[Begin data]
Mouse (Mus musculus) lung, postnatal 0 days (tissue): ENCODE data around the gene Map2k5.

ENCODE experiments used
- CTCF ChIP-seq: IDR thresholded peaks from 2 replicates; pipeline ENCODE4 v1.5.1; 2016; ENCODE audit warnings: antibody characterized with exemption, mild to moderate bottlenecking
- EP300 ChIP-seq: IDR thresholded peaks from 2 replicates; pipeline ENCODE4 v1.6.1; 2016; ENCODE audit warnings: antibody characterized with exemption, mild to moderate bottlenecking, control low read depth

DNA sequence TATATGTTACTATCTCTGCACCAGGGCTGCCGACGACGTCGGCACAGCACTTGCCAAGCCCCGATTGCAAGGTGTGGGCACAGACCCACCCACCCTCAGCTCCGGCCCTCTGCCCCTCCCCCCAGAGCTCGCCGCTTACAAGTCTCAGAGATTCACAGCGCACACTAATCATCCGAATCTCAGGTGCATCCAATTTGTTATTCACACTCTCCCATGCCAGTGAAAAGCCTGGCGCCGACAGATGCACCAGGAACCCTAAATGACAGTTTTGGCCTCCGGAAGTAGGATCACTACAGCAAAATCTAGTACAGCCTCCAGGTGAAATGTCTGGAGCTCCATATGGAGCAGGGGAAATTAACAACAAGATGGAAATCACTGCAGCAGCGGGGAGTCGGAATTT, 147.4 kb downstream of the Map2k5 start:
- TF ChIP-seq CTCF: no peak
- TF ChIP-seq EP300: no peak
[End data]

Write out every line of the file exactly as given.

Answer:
Mouse (Mus musculus) lung, postnatal 0 days (tissue): ENCODE data around the gene Map2k5.

ENCODE experiments used
- CTCF ChIP-seq: IDR thresholded peaks from 2 replicates; pipeline ENCODE4 v1.5.1; 2016; ENCODE audit warnings: antibody characterized with exemption, mild to moderate bottlenecking
- EP300 ChIP-seq: IDR thresholded peaks from 2 replicates; pipeline ENCODE4 v1.6.1; 2016; ENCODE audit warnings: antibody characterized with exemption, mild to moderate bottlenecking, control low read depth

DNA sequence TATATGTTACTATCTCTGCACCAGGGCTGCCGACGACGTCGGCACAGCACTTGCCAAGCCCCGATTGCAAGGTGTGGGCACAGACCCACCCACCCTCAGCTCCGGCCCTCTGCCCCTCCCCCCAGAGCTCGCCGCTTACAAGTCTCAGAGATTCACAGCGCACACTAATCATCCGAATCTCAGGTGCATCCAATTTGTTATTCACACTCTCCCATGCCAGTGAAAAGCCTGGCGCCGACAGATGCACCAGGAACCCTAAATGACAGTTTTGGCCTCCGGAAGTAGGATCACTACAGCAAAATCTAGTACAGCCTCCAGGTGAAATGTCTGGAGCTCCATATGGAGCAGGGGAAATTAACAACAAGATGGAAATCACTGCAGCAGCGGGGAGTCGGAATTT, 147.4 kb downstream of the Map2k5 start:
- TF ChIP-seq CTCF: no peak
- TF ChIP-seq EP300: no peak